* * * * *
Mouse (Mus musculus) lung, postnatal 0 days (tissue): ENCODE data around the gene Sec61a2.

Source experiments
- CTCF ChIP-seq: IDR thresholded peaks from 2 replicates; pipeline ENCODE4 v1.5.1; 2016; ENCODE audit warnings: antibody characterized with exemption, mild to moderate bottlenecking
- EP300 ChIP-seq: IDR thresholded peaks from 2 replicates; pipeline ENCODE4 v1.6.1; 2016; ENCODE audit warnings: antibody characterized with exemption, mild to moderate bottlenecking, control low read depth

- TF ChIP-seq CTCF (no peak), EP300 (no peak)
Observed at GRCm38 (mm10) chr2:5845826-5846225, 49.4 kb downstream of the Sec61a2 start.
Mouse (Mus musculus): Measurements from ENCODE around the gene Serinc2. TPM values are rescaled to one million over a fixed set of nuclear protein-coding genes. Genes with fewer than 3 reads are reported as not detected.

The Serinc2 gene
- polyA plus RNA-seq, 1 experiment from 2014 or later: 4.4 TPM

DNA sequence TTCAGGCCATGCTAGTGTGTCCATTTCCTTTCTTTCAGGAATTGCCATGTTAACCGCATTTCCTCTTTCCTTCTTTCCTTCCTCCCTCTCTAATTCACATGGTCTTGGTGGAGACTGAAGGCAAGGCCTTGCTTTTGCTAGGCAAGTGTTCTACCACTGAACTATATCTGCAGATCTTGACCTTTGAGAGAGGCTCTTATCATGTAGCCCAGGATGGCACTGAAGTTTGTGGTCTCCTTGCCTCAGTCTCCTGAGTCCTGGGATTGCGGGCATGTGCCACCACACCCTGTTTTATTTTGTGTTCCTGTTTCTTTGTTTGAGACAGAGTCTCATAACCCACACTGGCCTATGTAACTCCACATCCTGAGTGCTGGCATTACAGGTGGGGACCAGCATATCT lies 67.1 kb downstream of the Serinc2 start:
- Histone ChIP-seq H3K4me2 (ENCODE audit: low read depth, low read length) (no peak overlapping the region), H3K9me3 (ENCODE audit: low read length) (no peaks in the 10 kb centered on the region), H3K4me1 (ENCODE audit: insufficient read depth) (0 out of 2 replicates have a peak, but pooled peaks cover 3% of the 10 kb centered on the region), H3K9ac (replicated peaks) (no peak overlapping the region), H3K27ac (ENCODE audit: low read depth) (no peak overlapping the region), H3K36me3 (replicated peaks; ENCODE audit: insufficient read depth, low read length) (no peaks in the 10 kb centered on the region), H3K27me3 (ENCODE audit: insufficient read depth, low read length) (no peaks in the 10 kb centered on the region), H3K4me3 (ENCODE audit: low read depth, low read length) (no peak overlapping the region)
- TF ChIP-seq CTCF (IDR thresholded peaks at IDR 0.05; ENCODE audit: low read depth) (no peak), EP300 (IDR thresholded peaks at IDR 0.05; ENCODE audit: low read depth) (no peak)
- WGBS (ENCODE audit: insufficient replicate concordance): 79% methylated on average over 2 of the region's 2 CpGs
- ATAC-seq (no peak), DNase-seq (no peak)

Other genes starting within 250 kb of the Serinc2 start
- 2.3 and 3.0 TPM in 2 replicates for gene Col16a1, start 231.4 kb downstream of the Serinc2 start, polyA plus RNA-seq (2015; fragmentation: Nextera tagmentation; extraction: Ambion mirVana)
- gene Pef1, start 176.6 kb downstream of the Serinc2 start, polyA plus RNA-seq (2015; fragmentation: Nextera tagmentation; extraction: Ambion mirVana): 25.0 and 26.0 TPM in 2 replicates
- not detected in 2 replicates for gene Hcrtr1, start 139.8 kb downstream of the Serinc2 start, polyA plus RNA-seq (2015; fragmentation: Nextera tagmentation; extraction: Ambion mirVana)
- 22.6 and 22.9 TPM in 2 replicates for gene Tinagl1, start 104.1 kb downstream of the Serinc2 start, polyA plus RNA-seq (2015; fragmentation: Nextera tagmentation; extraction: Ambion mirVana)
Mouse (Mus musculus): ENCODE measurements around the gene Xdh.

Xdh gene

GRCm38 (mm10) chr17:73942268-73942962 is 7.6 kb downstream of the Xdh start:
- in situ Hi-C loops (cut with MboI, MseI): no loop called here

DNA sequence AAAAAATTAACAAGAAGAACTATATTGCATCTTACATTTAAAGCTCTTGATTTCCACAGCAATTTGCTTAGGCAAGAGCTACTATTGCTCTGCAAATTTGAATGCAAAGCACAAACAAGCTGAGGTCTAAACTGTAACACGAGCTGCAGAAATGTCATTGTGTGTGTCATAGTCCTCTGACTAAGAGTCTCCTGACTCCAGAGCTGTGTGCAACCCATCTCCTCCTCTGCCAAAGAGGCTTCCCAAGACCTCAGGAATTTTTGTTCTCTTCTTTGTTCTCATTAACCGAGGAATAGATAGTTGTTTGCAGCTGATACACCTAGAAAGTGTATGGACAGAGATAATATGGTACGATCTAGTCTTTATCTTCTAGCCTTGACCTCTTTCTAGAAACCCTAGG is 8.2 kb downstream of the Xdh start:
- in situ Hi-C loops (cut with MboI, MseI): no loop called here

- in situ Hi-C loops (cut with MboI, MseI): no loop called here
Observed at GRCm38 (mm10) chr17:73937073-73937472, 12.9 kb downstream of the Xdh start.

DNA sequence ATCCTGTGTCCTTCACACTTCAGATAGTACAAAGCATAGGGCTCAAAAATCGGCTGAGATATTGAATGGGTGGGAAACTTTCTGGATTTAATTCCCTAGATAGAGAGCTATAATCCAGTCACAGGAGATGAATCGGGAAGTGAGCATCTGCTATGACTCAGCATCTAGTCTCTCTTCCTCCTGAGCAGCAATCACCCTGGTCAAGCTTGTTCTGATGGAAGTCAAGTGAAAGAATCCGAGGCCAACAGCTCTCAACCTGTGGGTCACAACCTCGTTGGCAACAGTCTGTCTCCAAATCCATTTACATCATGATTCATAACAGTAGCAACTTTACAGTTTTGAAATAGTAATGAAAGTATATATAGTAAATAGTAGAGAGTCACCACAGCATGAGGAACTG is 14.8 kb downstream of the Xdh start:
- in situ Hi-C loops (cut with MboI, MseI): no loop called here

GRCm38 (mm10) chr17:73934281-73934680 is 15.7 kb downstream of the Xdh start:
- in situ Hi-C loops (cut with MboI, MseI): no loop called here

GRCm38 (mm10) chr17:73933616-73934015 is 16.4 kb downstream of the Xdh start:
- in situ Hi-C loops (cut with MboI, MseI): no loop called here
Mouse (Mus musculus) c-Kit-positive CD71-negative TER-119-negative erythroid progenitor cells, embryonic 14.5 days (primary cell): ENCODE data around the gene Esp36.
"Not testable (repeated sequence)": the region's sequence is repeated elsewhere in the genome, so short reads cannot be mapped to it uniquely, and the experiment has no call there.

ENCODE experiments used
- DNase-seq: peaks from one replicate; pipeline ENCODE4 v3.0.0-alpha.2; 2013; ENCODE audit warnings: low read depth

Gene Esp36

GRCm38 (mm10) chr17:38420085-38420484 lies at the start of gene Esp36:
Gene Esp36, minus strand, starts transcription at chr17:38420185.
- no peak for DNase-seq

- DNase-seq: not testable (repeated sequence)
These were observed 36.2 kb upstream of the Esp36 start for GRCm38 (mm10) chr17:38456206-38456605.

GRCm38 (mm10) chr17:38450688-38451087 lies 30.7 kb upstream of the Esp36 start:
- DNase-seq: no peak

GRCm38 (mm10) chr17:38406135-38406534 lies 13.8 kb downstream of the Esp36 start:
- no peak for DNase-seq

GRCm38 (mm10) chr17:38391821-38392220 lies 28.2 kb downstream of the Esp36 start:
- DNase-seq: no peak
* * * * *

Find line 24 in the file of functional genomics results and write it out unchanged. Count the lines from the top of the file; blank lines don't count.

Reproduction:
DNA sequence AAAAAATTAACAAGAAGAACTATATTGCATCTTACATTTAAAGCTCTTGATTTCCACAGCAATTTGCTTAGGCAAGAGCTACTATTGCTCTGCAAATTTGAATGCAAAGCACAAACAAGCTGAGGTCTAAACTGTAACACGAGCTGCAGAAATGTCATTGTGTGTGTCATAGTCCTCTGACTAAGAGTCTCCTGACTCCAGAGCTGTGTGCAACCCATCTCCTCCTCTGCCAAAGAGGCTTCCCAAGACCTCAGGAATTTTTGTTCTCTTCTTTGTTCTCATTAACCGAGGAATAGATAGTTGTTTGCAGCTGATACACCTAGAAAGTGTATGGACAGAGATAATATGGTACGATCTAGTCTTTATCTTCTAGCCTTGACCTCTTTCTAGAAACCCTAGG is 8.2 kb downstream of the Xdh start: